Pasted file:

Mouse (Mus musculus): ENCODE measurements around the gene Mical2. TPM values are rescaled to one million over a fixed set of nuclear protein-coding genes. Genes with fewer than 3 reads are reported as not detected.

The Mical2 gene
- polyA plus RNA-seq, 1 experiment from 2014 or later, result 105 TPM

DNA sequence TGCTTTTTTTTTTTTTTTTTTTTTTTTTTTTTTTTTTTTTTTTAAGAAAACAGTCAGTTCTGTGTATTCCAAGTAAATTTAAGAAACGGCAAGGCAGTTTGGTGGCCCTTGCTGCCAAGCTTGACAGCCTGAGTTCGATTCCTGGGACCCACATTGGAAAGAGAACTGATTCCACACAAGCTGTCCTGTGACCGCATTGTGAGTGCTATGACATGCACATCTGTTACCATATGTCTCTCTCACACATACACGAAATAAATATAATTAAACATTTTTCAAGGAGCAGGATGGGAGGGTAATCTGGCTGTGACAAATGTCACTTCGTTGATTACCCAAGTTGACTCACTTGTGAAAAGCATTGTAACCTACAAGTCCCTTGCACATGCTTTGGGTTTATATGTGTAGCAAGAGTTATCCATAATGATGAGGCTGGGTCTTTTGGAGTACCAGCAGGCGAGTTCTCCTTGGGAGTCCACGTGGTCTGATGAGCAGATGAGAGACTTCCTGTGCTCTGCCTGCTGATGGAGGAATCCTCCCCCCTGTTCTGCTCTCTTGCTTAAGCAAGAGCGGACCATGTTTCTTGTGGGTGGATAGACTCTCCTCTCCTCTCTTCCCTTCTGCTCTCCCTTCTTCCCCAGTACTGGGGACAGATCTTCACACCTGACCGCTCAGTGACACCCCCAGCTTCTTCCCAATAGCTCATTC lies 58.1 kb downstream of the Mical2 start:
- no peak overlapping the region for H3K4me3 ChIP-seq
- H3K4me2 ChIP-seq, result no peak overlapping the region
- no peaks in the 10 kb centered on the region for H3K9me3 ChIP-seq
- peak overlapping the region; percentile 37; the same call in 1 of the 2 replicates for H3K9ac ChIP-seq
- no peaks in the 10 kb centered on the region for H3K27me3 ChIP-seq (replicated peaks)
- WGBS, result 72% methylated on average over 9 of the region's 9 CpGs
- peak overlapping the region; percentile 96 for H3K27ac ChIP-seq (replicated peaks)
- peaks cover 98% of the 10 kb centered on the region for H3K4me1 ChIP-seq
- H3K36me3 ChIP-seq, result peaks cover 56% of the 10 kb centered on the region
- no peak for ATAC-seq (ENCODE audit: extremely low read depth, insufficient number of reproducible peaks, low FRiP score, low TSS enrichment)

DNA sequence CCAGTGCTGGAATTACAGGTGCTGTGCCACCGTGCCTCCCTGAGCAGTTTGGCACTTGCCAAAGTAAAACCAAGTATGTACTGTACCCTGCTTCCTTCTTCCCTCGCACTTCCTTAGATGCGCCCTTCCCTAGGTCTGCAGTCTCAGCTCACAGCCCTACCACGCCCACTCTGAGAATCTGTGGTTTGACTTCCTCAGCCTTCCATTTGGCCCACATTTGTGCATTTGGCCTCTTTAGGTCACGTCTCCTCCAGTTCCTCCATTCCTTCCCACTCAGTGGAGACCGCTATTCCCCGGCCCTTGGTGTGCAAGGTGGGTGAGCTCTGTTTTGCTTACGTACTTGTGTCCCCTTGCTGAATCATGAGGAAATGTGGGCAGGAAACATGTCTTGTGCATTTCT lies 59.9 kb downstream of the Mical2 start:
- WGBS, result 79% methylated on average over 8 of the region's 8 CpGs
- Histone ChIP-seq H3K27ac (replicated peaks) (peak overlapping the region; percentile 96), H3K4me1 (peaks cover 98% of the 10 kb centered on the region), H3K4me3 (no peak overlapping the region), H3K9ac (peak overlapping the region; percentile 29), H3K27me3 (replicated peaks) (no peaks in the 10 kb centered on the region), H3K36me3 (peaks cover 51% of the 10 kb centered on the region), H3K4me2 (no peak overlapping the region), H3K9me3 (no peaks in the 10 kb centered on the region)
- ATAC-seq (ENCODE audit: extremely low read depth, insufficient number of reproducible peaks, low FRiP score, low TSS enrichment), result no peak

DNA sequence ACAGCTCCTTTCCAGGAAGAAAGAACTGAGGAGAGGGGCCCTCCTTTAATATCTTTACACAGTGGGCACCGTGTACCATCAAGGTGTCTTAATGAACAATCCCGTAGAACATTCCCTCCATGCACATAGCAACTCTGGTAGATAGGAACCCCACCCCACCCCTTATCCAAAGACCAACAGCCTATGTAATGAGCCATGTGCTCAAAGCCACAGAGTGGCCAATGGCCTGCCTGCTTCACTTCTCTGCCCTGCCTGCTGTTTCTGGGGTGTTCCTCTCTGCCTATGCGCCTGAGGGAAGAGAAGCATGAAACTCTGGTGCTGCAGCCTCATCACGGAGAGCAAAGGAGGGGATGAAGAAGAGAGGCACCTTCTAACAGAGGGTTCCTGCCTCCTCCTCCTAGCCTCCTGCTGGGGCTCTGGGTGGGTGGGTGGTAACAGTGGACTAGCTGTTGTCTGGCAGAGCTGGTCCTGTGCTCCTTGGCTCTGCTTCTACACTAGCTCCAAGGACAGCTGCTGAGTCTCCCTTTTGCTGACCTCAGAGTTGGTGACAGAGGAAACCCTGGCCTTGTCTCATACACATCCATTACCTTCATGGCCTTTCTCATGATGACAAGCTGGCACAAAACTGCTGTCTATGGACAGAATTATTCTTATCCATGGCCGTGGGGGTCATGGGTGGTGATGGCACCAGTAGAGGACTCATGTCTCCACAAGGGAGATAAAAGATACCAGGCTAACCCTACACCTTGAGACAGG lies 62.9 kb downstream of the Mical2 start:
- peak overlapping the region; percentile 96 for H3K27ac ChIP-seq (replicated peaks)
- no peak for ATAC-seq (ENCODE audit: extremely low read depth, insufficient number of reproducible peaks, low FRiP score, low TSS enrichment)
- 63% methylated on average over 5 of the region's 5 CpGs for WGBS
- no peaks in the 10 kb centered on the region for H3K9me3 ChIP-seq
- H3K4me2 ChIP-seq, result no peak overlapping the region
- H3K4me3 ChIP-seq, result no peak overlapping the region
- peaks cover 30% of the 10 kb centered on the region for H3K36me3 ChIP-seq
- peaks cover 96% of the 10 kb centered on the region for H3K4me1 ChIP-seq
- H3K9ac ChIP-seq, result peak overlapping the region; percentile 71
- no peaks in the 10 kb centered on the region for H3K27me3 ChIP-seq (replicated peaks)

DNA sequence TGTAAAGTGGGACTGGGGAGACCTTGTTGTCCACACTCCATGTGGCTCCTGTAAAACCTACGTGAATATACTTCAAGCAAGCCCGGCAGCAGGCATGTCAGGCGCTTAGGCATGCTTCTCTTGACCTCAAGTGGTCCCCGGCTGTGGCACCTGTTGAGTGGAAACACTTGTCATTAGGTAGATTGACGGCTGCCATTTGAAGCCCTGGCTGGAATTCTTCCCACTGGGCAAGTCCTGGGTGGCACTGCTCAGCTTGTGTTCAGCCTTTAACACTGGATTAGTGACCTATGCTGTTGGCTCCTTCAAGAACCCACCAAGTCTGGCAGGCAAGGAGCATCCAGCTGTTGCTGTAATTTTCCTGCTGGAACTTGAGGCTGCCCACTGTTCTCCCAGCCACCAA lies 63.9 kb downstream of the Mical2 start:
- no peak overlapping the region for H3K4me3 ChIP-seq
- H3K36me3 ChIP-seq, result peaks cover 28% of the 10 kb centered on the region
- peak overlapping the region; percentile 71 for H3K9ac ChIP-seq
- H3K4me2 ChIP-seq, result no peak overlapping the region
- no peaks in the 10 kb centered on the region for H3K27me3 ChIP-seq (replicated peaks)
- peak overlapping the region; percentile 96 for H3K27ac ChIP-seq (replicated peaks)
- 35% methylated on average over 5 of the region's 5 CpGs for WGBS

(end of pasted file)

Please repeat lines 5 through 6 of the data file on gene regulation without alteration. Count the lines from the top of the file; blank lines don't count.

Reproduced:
- no peak overlapping the region for H3K4me3 ChIP-seq
- H3K4me2 ChIP-seq, result no peak overlapping the region